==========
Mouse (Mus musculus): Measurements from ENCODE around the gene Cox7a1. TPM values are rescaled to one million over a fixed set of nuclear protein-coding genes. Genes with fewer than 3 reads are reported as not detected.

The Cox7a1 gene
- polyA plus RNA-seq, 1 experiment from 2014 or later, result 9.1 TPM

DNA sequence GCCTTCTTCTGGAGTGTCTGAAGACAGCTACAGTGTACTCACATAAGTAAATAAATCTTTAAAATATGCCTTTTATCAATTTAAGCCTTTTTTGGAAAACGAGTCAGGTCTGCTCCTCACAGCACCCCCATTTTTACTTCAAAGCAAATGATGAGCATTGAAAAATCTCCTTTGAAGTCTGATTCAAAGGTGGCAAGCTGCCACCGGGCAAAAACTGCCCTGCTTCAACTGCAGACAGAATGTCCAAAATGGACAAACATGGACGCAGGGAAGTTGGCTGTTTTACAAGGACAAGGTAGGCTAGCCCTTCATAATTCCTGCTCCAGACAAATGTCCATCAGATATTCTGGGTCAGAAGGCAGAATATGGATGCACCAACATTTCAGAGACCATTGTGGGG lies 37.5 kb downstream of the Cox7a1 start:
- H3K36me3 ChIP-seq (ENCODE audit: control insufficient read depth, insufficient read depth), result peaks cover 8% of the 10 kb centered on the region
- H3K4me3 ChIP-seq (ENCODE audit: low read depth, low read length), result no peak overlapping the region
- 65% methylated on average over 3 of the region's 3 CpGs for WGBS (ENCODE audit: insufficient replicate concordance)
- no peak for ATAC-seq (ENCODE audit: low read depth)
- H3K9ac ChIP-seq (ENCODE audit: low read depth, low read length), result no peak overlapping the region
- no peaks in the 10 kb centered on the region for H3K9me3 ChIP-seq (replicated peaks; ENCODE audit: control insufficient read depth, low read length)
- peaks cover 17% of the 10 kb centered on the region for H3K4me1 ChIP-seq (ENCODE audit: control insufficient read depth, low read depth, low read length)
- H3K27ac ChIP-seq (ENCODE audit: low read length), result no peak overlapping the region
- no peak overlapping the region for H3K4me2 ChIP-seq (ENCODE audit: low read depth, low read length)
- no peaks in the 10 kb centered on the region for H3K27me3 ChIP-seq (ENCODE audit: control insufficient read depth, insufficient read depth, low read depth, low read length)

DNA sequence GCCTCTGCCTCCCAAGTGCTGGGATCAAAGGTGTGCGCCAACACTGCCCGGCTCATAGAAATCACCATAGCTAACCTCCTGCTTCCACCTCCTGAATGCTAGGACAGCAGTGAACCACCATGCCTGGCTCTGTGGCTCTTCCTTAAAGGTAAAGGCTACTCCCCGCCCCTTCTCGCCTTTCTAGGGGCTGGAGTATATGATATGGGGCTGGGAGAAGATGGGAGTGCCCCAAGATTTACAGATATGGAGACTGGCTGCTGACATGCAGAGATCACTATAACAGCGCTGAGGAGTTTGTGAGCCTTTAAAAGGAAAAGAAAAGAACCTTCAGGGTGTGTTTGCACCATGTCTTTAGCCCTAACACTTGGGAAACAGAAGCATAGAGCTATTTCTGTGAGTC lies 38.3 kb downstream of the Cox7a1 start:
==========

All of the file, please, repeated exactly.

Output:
Mouse (Mus musculus): Measurements from ENCODE around the gene Cox7a1. TPM values are rescaled to one million over a fixed set of nuclear protein-coding genes. Genes with fewer than 3 reads are reported as not detected.

The Cox7a1 gene
- polyA plus RNA-seq, 1 experiment from 2014 or later, result 9.1 TPM

DNA sequence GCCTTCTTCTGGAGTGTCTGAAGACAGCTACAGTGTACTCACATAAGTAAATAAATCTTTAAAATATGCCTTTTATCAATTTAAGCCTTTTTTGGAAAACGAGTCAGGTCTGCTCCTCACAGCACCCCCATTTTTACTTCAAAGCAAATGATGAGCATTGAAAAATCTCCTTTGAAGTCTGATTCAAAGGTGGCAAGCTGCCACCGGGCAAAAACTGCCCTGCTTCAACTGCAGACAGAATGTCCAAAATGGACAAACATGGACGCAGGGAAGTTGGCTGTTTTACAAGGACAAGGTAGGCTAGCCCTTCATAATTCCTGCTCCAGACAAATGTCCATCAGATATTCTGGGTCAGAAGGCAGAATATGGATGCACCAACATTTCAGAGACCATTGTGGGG lies 37.5 kb downstream of the Cox7a1 start:
- H3K36me3 ChIP-seq (ENCODE audit: control insufficient read depth, insufficient read depth), result peaks cover 8% of the 10 kb centered on the region
- H3K4me3 ChIP-seq (ENCODE audit: low read depth, low read length), result no peak overlapping the region
- 65% methylated on average over 3 of the region's 3 CpGs for WGBS (ENCODE audit: insufficient replicate concordance)
- no peak for ATAC-seq (ENCODE audit: low read depth)
- H3K9ac ChIP-seq (ENCODE audit: low read depth, low read length), result no peak overlapping the region
- no peaks in the 10 kb centered on the region for H3K9me3 ChIP-seq (replicated peaks; ENCODE audit: control insufficient read depth, low read length)
- peaks cover 17% of the 10 kb centered on the region for H3K4me1 ChIP-seq (ENCODE audit: control insufficient read depth, low read depth, low read length)
- H3K27ac ChIP-seq (ENCODE audit: low read length), result no peak overlapping the region
- no peak overlapping the region for H3K4me2 ChIP-seq (ENCODE audit: low read depth, low read length)
- no peaks in the 10 kb centered on the region for H3K27me3 ChIP-seq (ENCODE audit: control insufficient read depth, insufficient read depth, low read depth, low read length)

DNA sequence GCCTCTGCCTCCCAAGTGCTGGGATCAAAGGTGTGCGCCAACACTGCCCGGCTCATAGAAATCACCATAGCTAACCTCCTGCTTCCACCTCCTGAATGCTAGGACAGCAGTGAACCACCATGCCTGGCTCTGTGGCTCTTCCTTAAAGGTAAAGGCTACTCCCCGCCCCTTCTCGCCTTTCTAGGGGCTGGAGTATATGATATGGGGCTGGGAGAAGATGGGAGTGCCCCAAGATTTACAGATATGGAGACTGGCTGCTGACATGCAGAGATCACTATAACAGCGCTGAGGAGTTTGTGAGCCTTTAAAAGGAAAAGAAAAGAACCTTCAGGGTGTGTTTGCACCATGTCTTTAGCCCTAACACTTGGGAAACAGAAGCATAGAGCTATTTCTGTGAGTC lies 38.3 kb downstream of the Cox7a1 start: